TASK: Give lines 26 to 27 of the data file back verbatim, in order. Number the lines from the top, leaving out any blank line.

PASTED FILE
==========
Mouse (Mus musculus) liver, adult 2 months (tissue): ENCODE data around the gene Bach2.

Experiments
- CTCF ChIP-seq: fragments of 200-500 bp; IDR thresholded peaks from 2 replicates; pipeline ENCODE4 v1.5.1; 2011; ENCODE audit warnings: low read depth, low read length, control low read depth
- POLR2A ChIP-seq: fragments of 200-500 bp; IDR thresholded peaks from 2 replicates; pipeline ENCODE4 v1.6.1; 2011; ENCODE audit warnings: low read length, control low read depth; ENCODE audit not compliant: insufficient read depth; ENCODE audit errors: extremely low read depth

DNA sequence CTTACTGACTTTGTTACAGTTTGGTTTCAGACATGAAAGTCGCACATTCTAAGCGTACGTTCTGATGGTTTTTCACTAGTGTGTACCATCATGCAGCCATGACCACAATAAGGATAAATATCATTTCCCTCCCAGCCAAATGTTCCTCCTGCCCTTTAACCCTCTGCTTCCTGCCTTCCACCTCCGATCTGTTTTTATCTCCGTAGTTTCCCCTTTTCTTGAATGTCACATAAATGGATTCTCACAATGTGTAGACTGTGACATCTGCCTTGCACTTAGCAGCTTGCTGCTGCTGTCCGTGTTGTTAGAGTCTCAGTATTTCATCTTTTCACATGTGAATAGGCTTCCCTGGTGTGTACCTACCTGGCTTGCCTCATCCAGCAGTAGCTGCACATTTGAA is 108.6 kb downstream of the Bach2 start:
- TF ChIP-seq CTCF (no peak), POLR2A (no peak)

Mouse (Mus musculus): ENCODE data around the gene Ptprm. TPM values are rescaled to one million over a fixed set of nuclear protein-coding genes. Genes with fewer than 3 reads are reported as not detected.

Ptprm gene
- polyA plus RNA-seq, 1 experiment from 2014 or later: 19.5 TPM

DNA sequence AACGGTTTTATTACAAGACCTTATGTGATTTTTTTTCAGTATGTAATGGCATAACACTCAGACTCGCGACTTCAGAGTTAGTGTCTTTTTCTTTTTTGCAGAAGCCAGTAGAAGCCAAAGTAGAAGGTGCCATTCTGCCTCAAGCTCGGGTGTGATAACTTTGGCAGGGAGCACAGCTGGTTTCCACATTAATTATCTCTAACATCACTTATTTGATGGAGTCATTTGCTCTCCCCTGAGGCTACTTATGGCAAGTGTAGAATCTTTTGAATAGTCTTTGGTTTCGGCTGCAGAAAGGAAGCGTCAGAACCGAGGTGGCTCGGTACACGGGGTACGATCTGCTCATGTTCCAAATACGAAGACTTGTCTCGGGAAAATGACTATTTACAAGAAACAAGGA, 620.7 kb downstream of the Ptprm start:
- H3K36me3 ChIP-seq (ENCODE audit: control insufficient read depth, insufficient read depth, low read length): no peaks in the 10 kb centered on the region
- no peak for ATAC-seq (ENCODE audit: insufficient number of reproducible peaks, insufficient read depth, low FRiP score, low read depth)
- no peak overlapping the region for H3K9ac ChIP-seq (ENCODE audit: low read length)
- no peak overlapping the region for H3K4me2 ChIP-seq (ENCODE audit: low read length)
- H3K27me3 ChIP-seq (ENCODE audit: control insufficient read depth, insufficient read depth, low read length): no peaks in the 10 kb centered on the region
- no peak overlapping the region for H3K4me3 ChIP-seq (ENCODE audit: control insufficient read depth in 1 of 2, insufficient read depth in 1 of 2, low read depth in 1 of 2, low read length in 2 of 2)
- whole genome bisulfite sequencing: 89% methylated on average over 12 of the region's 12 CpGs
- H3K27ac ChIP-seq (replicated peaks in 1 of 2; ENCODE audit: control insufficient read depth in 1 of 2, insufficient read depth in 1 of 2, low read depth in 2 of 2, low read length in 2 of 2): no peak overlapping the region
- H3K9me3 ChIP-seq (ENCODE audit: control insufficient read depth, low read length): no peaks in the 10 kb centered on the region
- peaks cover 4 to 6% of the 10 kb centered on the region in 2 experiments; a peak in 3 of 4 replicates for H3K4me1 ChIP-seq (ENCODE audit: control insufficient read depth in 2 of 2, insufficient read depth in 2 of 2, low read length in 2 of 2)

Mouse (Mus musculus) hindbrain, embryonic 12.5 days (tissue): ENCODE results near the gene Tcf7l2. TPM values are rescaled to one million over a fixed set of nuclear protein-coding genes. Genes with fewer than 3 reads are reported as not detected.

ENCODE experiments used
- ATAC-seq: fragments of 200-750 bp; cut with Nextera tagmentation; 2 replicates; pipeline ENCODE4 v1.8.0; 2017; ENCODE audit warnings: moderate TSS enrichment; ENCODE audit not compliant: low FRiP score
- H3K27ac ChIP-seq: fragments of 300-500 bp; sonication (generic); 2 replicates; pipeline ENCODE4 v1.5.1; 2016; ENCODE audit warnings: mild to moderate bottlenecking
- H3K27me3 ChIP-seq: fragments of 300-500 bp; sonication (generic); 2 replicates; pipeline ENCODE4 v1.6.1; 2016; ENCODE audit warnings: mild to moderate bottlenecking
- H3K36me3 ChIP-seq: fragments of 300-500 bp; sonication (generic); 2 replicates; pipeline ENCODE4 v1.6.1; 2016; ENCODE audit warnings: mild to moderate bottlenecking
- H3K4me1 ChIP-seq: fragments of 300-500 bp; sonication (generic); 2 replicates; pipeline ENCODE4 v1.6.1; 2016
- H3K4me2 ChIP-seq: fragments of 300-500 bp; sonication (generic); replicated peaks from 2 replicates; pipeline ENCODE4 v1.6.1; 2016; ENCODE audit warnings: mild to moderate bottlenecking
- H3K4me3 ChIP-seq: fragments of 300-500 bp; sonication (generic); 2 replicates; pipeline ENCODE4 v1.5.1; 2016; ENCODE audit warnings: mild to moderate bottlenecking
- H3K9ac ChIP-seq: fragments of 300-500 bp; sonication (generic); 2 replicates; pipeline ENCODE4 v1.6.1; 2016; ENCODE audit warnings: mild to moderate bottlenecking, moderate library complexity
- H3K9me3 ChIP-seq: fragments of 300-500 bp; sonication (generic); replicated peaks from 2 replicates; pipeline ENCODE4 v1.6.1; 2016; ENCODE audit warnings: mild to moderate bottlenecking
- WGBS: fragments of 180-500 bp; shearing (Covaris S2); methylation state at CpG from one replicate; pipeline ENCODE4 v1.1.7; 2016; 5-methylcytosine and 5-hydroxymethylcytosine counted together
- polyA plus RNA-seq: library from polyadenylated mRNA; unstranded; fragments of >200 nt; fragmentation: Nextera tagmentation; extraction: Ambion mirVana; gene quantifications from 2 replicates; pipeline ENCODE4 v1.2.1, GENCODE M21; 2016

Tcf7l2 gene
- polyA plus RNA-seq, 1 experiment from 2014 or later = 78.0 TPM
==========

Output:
- H3K36me3 ChIP-seq: fragments of 300-500 bp; sonication (generic); 2 replicates; pipeline ENCODE4 v1.6.1; 2016; ENCODE audit warnings: mild to moderate bottlenecking
- H3K4me1 ChIP-seq: fragments of 300-500 bp; sonication (generic); 2 replicates; pipeline ENCODE4 v1.6.1; 2016